When she first took office in 2011, the state was in the grips of Naxal violence. Reports indicate that from 2009 to 2011, the state suffered more than 500 deaths, which included both security personnel and civilians. A little more than a year later, the entire Naxal movement in the State was vanquished. The strategy was two-pronged. On the one hand, she engaged with those civilians who had earlier borne the brunt of both the Indian State and the insurgents and gained their confidence in ways that many politicians, especially the erstwhile Left Front government had failed to garner. This was a process that began during her time in the Opposition. When she took office, however, she was firm in exterminating the threat of LWE, while in the process gaining the trust of the civilians in the areas. At the forefront of this battle against these insurgents was the State police, who had gathered the important informants on the ground. She did leave the door open for rebels to return to the mainstream instead of using the brute force of the state. The West Bengal government incentivised many Naxals into surrender by providing viable jobs and entrepreneurial opportunities, thus allowing them to become a part of the mainstream. Over 300 LWEs have surrendered till date, of which 205 have found jobs as Special Home Guards. Besides employment, those who had surrendered also received the necessary financial assistance for medical aid, housing and education for their children. Unlike most leaders, Banerjee understood that the erstwhile Maoist-affected areas of West Midnapore, Purulia and Bankura districts (popularly known as Junglemahal) suffered from severe neglect. The State had completely abandoned these areas, with negligent development and the people barely surviving without the most basic amenities. Her government initiated a whole host of welfare projects in the Maoist strongholds, prioritising the supply of potable water, electricity, and announcing that everybody in the area was entitled to 16 kg of rice, every month, besides setting up primary health care facilities. Former Maoists who had returned to the mainstream were providing intelligence to the State police, who conducted targeted raids. The State also recruited locals in desperate need of a job from the area to act as informants to supply information. In coordination with the local communities and CAPFs, the State police managed to neutralise the top Maoist leadership. Other senior leaders of the insurgent group took up Banerjee's offer to return to the mainstream with an effective surrender policy in place.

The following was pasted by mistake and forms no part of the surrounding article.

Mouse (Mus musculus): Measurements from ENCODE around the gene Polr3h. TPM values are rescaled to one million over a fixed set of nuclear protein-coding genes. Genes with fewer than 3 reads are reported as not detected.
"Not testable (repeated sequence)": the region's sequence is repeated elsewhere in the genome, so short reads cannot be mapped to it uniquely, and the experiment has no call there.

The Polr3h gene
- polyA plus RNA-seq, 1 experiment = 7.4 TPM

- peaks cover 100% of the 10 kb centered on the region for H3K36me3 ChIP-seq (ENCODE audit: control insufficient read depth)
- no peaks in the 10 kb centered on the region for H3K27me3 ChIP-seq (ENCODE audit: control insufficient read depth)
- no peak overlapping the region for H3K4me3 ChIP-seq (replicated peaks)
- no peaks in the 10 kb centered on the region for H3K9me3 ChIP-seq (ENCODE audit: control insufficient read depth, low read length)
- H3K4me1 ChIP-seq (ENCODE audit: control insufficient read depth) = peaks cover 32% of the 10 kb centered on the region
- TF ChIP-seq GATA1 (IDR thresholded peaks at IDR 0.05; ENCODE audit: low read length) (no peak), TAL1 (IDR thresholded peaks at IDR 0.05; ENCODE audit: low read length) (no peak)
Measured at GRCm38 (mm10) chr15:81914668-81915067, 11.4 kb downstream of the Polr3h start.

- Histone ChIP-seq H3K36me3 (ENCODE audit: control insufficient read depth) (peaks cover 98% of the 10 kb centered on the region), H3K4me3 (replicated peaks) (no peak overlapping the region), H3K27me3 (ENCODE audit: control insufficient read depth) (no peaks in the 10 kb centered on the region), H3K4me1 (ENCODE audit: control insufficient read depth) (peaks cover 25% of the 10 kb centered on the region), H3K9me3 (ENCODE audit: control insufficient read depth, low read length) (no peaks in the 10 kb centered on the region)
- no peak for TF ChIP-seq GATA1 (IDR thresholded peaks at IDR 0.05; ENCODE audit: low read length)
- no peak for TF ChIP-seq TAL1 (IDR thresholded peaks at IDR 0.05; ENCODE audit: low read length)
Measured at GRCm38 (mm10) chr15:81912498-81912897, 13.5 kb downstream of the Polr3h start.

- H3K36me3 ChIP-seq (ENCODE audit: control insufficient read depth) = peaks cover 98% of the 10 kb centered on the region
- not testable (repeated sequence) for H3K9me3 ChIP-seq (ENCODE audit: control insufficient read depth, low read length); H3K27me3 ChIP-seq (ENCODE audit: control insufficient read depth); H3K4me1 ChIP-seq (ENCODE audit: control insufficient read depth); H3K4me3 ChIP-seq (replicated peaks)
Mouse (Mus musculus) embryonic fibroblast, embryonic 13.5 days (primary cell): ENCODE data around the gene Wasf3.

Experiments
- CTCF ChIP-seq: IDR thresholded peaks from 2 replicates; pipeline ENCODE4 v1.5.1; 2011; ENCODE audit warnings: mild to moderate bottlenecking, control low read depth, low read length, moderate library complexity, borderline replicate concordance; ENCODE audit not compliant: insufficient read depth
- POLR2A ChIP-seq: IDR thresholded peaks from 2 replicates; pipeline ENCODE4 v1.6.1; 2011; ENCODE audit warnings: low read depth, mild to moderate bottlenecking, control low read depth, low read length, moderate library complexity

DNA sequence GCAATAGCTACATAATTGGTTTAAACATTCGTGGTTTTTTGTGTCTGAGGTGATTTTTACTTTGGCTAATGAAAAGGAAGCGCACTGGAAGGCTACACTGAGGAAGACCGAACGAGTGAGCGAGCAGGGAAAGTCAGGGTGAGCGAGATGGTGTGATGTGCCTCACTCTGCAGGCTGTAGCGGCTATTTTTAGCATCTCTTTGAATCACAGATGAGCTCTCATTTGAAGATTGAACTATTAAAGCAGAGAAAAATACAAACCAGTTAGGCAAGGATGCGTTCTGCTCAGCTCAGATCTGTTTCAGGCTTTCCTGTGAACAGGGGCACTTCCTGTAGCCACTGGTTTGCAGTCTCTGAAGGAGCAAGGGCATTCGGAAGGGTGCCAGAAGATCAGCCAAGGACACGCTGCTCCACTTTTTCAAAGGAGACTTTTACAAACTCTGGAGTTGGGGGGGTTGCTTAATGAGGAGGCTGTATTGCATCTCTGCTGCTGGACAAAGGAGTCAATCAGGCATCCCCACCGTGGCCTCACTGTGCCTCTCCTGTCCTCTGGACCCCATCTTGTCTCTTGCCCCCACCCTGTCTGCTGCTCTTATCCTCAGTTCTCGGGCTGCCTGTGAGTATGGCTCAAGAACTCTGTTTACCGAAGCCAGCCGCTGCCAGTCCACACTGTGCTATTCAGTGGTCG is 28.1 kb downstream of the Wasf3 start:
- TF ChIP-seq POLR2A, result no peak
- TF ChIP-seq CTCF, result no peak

What her government understood was that it was impossible to dismantle the Maoists without understanding the socio-economic realities that had paved the way for their rise in the region. As a senior West Bengal government official told leading news daily: "Bring people out of poverty, encourage them into the mainstream, without judgment, without condemnation, without thrusting the national flag instead of the Lal Salaam – and it is possible to make it impossible for Maoism to thrive." The Centre could take note.